Shaw protests on Grand in south St. Louis shortly after 11pm. Relatively peaceful at this point with very little police presence. 15 minutes after this photo was taken, myself and some 200 Shaw protesters were tear gassed by armored vehicles after a plain uniformed officer was assaulted.

The officer in the yellow jacket will eventually be walled off from his partners by protesters. He was pushed twice before armored vehicles deployed tear gas into the crowd.

The officer in the yellow jacket will eventually be walled off from his partners by protesters. He was pushed twice before armored vehicles deployed tear gas into the crowd.

Shaw protesters flee into surrounding neighborhoods in an attempt to escape the gas. As we ran the armored vehicles deployed gas and flash bangs into the residential areas we had ran to for refuge. Homeowners on the street I ended up brought out bottled water and towels to aid people gagging in the street.

Shaw protesters flee into surrounding neighborhoods in an attempt to escape the gas. As we ran the armored vehicles deployed gas and flash bangs into the residential areas we had ran to for refuge. Homeowners on the street I ended up brought out bottled water and towels to aid people gagging in the street.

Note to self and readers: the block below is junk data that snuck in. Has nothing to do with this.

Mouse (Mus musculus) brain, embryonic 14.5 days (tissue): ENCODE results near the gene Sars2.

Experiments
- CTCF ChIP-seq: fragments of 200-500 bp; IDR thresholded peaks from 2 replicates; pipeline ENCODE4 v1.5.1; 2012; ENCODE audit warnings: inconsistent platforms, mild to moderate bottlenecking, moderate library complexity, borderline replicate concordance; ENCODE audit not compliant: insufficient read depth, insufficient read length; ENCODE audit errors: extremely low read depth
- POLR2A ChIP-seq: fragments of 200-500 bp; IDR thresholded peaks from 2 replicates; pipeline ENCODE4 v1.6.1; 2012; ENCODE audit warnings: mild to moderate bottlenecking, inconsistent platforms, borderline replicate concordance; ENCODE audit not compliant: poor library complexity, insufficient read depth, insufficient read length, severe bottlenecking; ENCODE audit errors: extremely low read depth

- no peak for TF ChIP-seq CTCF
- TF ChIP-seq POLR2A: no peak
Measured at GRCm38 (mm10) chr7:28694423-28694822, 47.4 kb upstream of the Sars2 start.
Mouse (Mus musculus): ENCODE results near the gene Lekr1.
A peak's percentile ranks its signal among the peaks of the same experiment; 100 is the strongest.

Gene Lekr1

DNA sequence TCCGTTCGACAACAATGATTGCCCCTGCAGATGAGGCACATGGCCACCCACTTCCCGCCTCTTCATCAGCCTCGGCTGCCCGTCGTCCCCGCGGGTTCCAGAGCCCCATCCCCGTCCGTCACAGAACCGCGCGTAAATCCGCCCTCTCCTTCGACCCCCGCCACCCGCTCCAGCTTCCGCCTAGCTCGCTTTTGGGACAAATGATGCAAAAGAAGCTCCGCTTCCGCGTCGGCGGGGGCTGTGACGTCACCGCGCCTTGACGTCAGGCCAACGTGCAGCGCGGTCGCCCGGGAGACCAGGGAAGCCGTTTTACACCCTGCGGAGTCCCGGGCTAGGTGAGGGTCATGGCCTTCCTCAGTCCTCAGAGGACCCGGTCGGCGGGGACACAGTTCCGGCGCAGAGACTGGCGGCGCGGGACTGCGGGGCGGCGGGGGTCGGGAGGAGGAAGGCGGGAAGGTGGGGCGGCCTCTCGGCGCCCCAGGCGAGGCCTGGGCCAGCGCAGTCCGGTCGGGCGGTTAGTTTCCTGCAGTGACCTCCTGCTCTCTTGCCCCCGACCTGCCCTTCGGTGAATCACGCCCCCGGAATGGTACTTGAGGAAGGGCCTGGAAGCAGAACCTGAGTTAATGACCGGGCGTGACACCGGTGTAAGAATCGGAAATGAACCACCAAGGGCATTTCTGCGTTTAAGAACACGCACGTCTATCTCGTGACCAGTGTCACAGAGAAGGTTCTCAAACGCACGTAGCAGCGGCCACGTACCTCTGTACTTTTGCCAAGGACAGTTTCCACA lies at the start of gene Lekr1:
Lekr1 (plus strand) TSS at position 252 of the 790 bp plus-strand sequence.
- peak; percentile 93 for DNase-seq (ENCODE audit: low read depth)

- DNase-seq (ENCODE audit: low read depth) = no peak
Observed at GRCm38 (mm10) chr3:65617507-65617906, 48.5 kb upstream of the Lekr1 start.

50 Hours of Peace: what I saw in Ferguson.

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by: derek dyson

Early Thursday morning I found myself glued to the live streams coming from the streets of Ferguson, Missouri in the wake of the shooting death of 18 year old Michael Brown at the hand of a local police officer. As I watched militarized police units reign down on protesters with tear gas and rubber bullets, I was shook to the core. I became physically sick to my stomach and unable to sleep. By 4am I gave up on trying to sleep and instead loaded up my car and embarked on the six hour trek from Tulsa to this now infamous St. Louis suburb. As I drove, scanning the radio between a few college run NPR stations and the Right Wing radio talk shows that seem to dominate the area, I imagined what  it was going to be like on the streets of Ferguson. I pictured militant protesters clashing with with police in riot gear. Barricades and the beginnings of martial law. Essentially I assumed the worst.  In reality, that assumption couldn’t have been further from the truth.